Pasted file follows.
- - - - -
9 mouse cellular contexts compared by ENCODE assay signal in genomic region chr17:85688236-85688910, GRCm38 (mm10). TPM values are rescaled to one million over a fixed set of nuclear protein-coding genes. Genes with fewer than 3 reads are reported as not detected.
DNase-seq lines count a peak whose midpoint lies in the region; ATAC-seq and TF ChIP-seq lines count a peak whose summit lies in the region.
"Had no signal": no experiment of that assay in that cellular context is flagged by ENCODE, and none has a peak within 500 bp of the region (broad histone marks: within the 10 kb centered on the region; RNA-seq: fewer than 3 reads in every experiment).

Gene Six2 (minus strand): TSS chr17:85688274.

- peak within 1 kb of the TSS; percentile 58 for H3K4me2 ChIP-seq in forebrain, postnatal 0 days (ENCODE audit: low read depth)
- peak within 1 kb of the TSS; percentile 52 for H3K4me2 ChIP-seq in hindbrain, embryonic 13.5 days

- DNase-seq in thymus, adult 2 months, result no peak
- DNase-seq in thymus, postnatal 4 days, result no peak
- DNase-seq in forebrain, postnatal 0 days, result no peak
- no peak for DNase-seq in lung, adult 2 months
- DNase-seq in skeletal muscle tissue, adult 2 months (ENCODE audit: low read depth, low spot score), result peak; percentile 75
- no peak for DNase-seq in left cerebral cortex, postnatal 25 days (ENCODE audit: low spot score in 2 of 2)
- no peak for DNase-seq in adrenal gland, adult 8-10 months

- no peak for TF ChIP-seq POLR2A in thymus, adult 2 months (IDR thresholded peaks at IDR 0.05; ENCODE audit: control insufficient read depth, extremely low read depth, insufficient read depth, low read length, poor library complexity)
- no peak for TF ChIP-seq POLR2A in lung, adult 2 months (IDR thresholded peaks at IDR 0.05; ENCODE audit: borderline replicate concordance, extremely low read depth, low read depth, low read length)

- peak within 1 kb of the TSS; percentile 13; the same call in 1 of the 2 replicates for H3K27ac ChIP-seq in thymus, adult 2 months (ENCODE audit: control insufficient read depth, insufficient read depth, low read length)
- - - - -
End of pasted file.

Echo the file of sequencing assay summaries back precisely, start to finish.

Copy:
9 mouse cellular contexts compared by ENCODE assay signal in genomic region chr17:85688236-85688910, GRCm38 (mm10). TPM values are rescaled to one million over a fixed set of nuclear protein-coding genes. Genes with fewer than 3 reads are reported as not detected.
DNase-seq lines count a peak whose midpoint lies in the region; ATAC-seq and TF ChIP-seq lines count a peak whose summit lies in the region.
"Had no signal": no experiment of that assay in that cellular context is flagged by ENCODE, and none has a peak within 500 bp of the region (broad histone marks: within the 10 kb centered on the region; RNA-seq: fewer than 3 reads in every experiment).

Gene Six2 (minus strand): TSS chr17:85688274.

- peak within 1 kb of the TSS; percentile 58 for H3K4me2 ChIP-seq in forebrain, postnatal 0 days (ENCODE audit: low read depth)
- peak within 1 kb of the TSS; percentile 52 for H3K4me2 ChIP-seq in hindbrain, embryonic 13.5 days

- DNase-seq in thymus, adult 2 months, result no peak
- DNase-seq in thymus, postnatal 4 days, result no peak
- DNase-seq in forebrain, postnatal 0 days, result no peak
- no peak for DNase-seq in lung, adult 2 months
- DNase-seq in skeletal muscle tissue, adult 2 months (ENCODE audit: low read depth, low spot score), result peak; percentile 75
- no peak for DNase-seq in left cerebral cortex, postnatal 25 days (ENCODE audit: low spot score in 2 of 2)
- no peak for DNase-seq in adrenal gland, adult 8-10 months

- no peak for TF ChIP-seq POLR2A in thymus, adult 2 months (IDR thresholded peaks at IDR 0.05; ENCODE audit: control insufficient read depth, extremely low read depth, insufficient read depth, low read length, poor library complexity)
- no peak for TF ChIP-seq POLR2A in lung, adult 2 months (IDR thresholded peaks at IDR 0.05; ENCODE audit: borderline replicate concordance, extremely low read depth, low read depth, low read length)

- peak within 1 kb of the TSS; percentile 13; the same call in 1 of the 2 replicates for H3K27ac ChIP-seq in thymus, adult 2 months (ENCODE audit: control insufficient read depth, insufficient read depth, low read length)